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A piece of 9/11 history may have been abandoned in Afghanistan after American troops hastily pulled out of a key military base, leaving the New Yorkers who rescued and donated the relic enraged — and worried it might fall into the clutches of the Taliban.
No one seems to know the location of the memorial — a 10-foot-tall, 900-pound steel beam from the World Trade Center which became a landmark at Bagram Airfield after it was donated in 2010 — in the wake of a rushed exit by United States forces from the base last weekend.
Now there’s a “race against the clock” to find it, said retired U.S. Army Col Jeff Cantor.
“We’re determined to find its exact location currently and bring it home,” said Cantor, a Marlboro, NJ, resident who served at Bagram. “It’s really important to those of us who served over there that it doesn’t fall into the hands of the Taliban.”
“It’s absolutely disgraceful. This is a piece of American soil,” seethed Bob Crowley, a retired NYPD officer and member of the Breezy Point, Queens, chapter of the Sons and Daughters of America, the group that salvaged, and then delivered, the beam to troops at Bagram.
The beam had “WTC” and “9 11 01” melted into the steel with an acetylene torch, and featured a plaque at the base with the words: “Never Forgotten. Never Forget. From the People of New York City. Breezy Point N.Y.”
“This beam was sent there with the hopes that every soldier, every day had a reminder of the real reason they were there and how this war started,” said Col. Stephen Ryan, a Breezy Point native and U.S. Army reservist with the 82nd Airborne, who served at Bagram.
Ryan, a former Nassau County police officer, was among the Army reservists activated on Sept. 11, 2001, helping to search the rubble of the crumpled Twin Towers for victims.
The beam was unveiled at Bagram on Memorial Day in 2010, in a ceremony led by former U.S. Gen. Stanley A. McChrystal. It became a popular site for selfies for NATO troops from around the world, and was once flown via helicopter over Taliban-controlled territory with the Stars and Stripes attached to it, in a display of American resolve.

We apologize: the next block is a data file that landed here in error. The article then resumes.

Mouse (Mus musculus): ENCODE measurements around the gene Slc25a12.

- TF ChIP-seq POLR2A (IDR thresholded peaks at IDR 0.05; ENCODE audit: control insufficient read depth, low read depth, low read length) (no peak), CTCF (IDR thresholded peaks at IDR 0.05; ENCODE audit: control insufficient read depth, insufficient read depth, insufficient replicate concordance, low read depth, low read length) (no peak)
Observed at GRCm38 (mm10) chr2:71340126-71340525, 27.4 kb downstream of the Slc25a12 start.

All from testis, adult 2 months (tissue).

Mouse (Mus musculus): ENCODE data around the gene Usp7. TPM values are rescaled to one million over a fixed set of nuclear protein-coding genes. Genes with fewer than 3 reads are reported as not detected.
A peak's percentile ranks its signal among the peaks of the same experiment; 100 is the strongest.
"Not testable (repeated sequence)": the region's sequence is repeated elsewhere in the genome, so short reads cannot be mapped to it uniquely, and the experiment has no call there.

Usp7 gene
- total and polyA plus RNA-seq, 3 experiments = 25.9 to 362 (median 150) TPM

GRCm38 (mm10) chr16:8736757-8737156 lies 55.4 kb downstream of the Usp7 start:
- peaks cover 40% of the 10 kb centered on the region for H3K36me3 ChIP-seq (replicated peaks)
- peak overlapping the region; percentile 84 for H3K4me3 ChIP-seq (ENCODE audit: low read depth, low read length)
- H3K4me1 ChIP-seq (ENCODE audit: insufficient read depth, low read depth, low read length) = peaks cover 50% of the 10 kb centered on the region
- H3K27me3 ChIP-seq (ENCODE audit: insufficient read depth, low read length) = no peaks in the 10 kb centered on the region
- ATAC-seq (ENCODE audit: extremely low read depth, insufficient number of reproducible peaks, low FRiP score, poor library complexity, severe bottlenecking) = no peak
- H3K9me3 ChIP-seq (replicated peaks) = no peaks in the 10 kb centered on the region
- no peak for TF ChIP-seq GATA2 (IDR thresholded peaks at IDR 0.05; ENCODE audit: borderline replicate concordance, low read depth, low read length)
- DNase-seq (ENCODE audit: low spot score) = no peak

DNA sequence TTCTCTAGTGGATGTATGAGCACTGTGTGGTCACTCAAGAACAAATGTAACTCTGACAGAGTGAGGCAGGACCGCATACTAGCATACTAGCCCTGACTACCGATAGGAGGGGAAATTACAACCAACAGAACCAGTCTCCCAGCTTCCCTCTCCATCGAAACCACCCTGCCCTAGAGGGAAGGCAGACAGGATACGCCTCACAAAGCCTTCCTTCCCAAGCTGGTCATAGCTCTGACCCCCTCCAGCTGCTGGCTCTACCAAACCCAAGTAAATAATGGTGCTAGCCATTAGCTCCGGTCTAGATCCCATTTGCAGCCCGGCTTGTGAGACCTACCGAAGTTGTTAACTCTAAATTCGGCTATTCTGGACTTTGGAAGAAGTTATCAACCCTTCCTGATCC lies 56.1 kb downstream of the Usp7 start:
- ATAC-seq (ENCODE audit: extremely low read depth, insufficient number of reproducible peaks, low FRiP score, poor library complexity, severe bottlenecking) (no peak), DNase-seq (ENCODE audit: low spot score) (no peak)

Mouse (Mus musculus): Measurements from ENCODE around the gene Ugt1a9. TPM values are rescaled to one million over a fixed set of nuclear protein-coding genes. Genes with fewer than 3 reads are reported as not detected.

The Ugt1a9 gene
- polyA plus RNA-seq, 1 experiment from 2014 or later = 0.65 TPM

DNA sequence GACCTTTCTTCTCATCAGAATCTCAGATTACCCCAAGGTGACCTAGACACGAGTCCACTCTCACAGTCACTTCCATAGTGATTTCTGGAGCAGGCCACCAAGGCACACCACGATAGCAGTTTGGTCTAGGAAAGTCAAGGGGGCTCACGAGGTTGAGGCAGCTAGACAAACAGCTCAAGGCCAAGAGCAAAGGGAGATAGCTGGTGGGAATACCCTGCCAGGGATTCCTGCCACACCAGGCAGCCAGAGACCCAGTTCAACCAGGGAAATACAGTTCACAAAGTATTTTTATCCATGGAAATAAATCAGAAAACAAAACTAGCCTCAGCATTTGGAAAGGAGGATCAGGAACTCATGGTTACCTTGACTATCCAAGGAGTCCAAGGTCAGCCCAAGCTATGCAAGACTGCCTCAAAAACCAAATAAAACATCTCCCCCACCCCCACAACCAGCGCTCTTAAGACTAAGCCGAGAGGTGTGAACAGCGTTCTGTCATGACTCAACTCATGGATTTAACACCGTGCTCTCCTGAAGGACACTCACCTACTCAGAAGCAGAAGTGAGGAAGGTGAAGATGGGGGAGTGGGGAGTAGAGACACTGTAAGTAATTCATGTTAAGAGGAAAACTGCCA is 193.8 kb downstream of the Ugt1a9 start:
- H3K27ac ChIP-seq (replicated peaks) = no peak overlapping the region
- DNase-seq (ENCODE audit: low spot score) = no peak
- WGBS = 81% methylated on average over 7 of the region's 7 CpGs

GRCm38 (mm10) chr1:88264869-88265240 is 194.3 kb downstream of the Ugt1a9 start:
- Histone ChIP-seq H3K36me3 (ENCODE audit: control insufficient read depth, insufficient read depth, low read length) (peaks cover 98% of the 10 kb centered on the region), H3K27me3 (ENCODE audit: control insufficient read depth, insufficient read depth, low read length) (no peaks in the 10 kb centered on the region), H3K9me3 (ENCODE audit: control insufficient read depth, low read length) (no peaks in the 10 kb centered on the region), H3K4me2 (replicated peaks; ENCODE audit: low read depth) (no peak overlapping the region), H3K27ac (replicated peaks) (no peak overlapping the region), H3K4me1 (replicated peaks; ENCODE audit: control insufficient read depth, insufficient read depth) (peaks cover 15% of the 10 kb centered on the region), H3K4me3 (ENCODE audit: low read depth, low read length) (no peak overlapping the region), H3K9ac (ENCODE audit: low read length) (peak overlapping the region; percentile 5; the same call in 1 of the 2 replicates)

The worried veterans say they’ve made multiple phone calls and haven’t been able to determine if the beam was taken out of Bagram, which was ravaged by looters in the wake of the Biden Administration’s rushed exit from the base.
They fear the Taliban will deface the memorial, use it as a recruiting and propaganda tool, or flaunt it around the world as a symbol of American weakness on the eve of the 20th anniversary of the deadliest terror attack in world history.
“It’s incomprehensible that we would let this happen,” said Cantor.
For now, they’ve reached out to the new Afghan commander on the ground at Bagram, Gen. Asadullah Kohistani, to ask him to scour the base to see if the memorial is still there. Shabir Kabiri, a liaison to Kohistani, said if it’s located, the beam could be taken to the U.S. Embassy in Kabul.
The original plan, said Ryan, was to move the monument to the 82nd Airborne Museum in Fort Bragg, N.C. when U.S. troops finally departed Bagram. But those plans apparently fell apart in the haste to vacate the base.
A person at museum headquarters reached by The Post this week did not know the monument’s whereabouts or if it was destined for Fort Bragg. The 82nd Airborne and U.S. Central Command in Florida did not immediately return a request for comment.
“We haven’t heard any word about it in two years,” said a man who answered the museum’s phone, who declined to give his name.
“Somebody dropped the ball, somebody in the U.S. government or military,” said Cantor.
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